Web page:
Market Snapshot: This time, an inverted yield curve suggests the stock market has already peaked, some analysts say

Slowing economic growth and an inverted yield curve has many investors worried about a potential recession in the next year or two, but also has them excited for the heady stock-market returns that have often been sandwiched between an inverted yield curve and the subsequent economic downturn.

But some analysts and economists are warning that statistical averages can be misleading, and that there is reason to believe that the latest yield curve inversion signals returns for the rest of year will be tepid at best and that the stock-market top may already be in.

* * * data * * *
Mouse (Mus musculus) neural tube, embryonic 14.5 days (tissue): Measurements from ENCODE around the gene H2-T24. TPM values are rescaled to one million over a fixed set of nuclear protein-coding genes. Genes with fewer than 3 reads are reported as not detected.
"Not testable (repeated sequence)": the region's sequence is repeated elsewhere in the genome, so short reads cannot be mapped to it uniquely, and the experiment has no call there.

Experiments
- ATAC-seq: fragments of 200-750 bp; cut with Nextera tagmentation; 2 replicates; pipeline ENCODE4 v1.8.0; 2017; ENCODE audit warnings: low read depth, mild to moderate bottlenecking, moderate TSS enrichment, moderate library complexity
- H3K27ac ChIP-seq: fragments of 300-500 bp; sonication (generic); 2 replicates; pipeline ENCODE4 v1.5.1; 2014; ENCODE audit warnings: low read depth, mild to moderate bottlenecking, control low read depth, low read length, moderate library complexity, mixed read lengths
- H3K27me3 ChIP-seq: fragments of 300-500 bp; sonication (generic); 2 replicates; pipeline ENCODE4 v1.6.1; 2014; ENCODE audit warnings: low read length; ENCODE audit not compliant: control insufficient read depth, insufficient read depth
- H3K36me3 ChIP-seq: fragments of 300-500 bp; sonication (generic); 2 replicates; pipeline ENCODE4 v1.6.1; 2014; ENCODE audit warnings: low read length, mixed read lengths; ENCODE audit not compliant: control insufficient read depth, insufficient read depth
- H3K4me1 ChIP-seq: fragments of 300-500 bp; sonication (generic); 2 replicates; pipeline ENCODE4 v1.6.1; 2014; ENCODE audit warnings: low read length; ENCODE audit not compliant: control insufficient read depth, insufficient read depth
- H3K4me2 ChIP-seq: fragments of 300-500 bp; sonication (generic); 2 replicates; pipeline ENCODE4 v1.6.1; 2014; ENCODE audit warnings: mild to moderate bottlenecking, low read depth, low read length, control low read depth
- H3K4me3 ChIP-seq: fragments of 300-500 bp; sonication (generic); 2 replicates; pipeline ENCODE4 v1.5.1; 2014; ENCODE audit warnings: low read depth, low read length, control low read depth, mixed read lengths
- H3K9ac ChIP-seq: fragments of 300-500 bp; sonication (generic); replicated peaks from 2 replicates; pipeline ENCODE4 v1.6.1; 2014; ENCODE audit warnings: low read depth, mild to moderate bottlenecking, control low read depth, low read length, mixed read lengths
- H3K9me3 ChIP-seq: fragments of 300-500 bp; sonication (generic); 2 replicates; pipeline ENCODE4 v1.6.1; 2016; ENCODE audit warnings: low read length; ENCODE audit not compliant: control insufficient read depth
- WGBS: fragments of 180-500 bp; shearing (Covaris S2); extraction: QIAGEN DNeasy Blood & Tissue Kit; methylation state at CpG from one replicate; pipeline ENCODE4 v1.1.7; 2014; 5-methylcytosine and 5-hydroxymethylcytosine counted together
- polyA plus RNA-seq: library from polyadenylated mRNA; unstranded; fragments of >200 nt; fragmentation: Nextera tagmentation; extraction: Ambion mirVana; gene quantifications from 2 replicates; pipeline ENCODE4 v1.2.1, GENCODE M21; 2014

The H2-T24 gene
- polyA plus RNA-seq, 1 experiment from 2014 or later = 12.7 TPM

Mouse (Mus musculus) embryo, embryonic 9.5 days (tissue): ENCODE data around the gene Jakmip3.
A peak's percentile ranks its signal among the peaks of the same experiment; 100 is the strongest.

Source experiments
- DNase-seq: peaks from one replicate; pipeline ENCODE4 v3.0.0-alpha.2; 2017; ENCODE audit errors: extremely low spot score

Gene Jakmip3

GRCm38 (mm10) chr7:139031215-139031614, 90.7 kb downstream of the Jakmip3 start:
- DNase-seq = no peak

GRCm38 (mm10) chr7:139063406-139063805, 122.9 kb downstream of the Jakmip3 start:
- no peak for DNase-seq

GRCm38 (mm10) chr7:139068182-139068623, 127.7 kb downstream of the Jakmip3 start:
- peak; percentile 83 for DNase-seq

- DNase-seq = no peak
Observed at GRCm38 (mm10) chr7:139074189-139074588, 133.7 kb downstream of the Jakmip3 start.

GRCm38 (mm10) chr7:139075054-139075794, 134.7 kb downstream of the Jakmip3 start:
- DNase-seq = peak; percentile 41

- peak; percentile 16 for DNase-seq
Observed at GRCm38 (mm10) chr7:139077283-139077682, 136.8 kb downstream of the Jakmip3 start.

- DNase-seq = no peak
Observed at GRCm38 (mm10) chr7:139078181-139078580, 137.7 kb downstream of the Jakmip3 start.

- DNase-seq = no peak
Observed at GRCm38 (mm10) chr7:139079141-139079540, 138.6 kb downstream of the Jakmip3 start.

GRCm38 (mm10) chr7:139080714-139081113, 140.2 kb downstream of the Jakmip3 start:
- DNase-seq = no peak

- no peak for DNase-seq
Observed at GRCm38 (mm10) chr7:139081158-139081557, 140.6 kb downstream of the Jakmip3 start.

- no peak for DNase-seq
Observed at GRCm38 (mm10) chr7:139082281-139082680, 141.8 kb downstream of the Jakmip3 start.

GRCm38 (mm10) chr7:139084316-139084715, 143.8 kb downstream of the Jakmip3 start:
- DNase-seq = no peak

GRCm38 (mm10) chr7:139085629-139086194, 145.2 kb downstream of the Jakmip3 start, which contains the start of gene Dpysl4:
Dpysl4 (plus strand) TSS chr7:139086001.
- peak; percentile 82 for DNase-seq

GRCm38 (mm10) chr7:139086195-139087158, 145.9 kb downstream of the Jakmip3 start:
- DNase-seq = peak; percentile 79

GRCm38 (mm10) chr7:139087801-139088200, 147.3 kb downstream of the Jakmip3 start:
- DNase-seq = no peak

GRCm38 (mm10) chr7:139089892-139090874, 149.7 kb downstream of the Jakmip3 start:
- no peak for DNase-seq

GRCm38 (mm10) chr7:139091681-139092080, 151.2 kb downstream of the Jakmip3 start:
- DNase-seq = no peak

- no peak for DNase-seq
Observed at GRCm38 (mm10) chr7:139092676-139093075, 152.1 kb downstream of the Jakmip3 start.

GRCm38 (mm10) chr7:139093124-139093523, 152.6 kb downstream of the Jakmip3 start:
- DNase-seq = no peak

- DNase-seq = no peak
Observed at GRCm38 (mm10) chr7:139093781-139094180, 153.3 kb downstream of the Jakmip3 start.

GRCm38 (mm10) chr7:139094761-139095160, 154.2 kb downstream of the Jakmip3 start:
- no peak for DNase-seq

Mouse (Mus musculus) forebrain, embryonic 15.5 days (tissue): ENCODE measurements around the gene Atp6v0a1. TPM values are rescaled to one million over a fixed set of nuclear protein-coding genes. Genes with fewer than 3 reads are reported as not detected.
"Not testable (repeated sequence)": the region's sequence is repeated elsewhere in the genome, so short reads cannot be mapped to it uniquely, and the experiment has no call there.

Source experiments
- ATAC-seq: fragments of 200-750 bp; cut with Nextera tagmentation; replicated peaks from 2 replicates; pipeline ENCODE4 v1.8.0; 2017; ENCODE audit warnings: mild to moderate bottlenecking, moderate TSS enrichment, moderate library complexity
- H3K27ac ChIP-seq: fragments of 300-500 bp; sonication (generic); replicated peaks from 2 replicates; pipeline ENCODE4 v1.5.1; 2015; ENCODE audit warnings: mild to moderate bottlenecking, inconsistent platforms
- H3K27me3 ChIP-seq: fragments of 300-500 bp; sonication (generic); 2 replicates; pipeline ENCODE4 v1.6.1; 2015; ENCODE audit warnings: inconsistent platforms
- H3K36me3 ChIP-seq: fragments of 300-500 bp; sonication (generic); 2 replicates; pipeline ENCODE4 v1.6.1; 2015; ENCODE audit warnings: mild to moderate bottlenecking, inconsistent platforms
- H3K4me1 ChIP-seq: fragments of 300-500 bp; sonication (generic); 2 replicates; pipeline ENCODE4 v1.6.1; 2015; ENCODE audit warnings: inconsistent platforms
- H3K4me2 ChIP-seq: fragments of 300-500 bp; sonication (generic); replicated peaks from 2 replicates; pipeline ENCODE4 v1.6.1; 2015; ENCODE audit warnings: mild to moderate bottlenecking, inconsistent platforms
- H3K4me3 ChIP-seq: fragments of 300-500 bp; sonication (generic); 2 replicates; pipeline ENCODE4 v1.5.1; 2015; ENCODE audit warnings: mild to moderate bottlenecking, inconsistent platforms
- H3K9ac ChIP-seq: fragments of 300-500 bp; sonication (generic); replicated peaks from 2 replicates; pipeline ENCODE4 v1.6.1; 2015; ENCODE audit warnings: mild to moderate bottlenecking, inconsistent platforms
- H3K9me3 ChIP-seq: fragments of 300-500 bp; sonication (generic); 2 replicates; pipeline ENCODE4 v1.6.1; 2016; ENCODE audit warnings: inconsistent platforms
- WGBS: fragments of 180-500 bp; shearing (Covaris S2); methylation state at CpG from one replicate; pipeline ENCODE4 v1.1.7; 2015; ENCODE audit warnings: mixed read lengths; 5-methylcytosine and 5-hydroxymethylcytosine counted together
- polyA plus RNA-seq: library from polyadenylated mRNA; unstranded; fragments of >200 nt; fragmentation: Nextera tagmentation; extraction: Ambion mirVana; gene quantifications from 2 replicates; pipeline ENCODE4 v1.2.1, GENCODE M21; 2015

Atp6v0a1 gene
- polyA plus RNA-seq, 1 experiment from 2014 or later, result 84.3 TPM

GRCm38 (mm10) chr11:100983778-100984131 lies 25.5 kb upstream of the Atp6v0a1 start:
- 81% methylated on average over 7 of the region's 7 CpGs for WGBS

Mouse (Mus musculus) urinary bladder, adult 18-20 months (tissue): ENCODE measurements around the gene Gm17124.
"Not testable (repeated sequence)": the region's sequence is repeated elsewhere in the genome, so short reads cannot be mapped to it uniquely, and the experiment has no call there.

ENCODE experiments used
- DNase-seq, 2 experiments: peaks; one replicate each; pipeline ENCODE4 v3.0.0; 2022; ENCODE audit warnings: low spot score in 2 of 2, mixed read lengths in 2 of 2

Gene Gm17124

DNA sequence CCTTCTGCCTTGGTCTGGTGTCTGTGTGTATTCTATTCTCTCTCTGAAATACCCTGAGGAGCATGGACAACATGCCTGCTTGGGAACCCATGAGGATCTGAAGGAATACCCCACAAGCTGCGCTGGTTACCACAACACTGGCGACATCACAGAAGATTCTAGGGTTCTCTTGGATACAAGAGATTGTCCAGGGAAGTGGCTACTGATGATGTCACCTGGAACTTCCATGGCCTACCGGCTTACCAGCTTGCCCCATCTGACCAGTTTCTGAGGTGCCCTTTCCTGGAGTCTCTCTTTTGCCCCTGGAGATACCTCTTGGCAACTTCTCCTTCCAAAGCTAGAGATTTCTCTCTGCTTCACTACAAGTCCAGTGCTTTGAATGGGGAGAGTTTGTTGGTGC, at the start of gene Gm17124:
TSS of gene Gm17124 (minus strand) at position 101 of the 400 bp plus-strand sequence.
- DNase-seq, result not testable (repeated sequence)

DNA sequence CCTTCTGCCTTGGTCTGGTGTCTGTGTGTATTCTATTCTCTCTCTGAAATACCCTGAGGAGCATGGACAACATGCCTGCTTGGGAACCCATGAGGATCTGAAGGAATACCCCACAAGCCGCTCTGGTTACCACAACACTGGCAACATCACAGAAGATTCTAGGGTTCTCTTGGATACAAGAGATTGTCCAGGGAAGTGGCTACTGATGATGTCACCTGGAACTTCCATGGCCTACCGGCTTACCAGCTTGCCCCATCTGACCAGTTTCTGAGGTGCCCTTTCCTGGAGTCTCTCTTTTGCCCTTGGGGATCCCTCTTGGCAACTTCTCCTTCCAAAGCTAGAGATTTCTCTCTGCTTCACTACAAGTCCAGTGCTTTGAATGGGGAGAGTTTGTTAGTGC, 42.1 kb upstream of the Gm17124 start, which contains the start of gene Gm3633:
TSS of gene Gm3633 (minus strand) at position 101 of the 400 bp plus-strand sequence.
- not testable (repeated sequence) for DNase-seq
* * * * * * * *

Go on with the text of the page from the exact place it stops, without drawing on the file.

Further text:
Oliver Jones, market economist for Capital Economics, told MarketWatch that while it is sometimes the case that stocks continue to deliver strong returns for many months after a yield curve inversion—as they did in the lead-up to the 2007 stock-market peak—it is by no means the rule, and already weakening economic data suggests that equity investors won’t be so lucky this time around.

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